1. Only older women get breast cancer.

No. Breast cancer does occur more commonly in older women, however it is still possible for a younger woman (even in her twenties) to get breast cancer. This is why it is so important to get any concerning lumps or other symptoms checked by a breast specialist.

2. If you carry the gene mutation for breast cancer, you will likely get it. 

No. You are at increased risk, however it is at most an 80% chance with certain mutations. Knowing this, we can monitor women who are at higher risk by performing more frequent exams such as MRIs and mammograms, as well as biopsies when indicated. 

3. If no one in your family has had breast cancer, you won’t get it. 

No. All women are at risk of breast cancer, regardless of their family history. This is why it is imperative that women have a screening mammogram and follow up with their healthcare provider if they have any breast concerns. 

4. Breast cancer risk is passed down to you from your mother. 

No. Breast cancer risk can be inherited from either parent. 

5. Antiperspirants cause breast cancer.

No. There is no evidence that certain types of skin treatments cause breast cancer.  It is unlikely that the cosmetic/hygienic agents that we apply to our skin would cause a disease inside the body. There is a misunderstanding surrounding breast cancer and anatomy. What is applied under our arms does not travel to the breast tissue. 

6. Breast cancer is caused by birth control pills. 

No. There are hormones in cyclical birth control pills as well as implanted birth control devices, however these hormone levels are not significant enough to cause breast cancer. Another common misconception is that abortion causes breast cancer - this is inaccurate.

7. Poor diet causes breast cancer. 

No. Consuming an unhealthy diet does not cause cancer directly. There is no indication that any particular food causes breast cancer. Post-menopausal women who are overweight are at an increased risk, however obesity in pre-menopausal women does not indicate increased risk. A sedentary lifestyle is associated with an increased risk of breast cancer, just as more daily activity is associated with a decreased risk.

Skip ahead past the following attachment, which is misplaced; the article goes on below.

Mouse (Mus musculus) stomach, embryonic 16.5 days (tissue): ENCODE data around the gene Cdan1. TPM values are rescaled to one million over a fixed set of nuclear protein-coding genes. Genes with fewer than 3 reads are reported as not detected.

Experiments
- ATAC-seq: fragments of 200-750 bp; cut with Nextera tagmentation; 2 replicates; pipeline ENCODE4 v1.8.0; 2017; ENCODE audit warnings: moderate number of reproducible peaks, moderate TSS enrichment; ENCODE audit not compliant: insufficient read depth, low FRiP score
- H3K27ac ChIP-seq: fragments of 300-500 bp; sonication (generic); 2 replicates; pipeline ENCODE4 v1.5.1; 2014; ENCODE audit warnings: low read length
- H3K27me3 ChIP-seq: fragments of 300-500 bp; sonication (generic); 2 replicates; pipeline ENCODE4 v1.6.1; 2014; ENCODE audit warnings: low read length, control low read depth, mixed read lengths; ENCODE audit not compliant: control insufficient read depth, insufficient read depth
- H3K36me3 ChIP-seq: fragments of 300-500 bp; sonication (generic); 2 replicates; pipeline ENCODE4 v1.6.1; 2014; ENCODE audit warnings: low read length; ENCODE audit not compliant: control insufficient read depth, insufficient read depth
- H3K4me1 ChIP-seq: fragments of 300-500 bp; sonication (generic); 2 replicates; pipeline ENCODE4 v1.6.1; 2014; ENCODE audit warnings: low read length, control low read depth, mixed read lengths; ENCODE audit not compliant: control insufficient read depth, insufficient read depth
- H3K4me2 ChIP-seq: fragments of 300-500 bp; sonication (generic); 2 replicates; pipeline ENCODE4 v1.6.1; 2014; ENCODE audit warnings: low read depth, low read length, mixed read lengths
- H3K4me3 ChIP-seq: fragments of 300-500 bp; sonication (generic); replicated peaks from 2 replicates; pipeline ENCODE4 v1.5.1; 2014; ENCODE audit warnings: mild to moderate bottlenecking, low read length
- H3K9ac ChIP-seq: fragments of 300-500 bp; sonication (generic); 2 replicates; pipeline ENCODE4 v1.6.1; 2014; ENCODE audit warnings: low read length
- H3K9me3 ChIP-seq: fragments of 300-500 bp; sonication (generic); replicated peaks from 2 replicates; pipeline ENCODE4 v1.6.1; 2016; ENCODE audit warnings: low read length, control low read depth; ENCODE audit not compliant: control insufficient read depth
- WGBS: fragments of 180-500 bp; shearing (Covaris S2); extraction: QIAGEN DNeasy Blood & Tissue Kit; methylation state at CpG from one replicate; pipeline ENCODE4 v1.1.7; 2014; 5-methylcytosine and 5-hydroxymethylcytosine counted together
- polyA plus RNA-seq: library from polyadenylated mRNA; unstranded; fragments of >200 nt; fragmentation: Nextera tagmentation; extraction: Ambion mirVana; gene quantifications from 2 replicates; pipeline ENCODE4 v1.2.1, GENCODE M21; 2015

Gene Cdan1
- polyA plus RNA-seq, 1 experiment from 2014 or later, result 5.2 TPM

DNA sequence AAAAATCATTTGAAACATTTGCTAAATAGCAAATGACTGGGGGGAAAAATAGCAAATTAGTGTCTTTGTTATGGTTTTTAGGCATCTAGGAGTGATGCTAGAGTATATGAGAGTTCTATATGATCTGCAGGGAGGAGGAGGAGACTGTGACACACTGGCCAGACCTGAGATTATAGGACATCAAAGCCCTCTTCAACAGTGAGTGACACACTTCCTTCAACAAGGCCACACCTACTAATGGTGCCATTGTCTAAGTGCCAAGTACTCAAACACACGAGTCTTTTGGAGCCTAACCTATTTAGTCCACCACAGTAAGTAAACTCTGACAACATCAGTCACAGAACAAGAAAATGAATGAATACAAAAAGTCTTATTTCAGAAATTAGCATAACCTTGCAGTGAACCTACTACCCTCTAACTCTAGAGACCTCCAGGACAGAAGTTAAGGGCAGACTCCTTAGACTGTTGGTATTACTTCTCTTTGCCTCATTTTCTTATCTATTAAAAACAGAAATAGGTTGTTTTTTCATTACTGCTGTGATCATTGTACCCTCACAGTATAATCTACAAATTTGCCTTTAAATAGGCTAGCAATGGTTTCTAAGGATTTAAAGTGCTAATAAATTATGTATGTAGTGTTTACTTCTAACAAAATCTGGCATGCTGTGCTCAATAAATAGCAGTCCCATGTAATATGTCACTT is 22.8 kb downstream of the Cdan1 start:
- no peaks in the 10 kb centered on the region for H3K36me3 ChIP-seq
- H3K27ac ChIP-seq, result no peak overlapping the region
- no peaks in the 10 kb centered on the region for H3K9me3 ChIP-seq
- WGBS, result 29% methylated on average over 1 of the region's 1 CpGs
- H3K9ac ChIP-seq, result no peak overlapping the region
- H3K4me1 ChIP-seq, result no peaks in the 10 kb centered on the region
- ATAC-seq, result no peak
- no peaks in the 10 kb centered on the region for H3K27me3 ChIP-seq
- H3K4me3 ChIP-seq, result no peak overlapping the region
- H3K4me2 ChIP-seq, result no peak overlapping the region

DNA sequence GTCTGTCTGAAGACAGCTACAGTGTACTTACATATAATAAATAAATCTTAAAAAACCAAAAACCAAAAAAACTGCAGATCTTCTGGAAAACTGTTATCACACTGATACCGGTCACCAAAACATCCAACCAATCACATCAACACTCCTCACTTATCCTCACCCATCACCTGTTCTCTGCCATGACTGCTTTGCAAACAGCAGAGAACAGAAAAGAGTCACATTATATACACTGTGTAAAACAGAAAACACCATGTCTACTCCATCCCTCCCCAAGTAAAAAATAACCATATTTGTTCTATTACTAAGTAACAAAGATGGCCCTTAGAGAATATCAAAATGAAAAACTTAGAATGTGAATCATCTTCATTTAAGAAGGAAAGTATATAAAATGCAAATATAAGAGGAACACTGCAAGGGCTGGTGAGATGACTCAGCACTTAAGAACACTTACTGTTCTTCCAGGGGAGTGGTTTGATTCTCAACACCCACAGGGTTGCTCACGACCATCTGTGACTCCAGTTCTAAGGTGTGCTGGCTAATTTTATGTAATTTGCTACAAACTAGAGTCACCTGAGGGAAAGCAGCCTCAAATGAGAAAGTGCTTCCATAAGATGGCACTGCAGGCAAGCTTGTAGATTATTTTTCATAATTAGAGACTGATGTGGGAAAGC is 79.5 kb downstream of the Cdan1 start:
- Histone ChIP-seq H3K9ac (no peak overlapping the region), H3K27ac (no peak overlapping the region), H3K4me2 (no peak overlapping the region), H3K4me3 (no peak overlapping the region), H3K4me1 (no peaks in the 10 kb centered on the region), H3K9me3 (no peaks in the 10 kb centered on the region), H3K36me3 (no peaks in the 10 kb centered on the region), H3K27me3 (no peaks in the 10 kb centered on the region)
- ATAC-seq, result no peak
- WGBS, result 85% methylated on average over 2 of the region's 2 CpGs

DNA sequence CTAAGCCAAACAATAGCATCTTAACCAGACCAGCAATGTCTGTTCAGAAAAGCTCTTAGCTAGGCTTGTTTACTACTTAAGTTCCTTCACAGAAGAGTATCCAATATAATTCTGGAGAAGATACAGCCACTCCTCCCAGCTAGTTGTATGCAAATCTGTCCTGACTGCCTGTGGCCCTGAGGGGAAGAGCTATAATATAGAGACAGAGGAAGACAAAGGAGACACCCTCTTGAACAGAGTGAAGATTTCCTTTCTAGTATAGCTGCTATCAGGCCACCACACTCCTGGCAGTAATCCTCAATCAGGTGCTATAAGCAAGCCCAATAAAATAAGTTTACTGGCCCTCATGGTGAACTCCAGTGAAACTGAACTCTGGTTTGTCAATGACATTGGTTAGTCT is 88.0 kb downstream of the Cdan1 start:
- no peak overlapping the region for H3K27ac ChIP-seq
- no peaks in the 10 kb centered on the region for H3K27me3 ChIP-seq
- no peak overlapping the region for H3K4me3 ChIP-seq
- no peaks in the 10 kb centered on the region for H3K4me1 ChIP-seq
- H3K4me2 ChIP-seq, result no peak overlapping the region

8. A self-breast exam is the best way to diagnose breast cancer.

No. Not to minimize the importance of a self-breast exam, but one of the most accurate tools we have to diagnose breast cancer is a screening mammogram. Self-exams are still very important and a number of women reach out to a breast care specialist because they have discovered a lump in their breast via a self-exam. 

9. There is nothing I can do about having a high risk of breast cancer. 

Not true. Regular follow ups with your primary care provider or breast care specialist can help you to understand your risk. There are many tools we have to identify abnormalities in the breast tissue before they become a serious problem. There are risk reducing strategies that may include medication or surgery. Planning, initiating, and following through with these treatment strategies provides a long-term risk reduction. 

10. A breast cancer diagnosis is life-threatening.

No. The survival rate for breast cancer continues to improve as research and technology continues to advance. Results from recent and ongoing scientific research studies performed in the laboratory have been transferred to the breast care field and these treatment techniques are applied in the patient care setting, vastly improving outcomes. 

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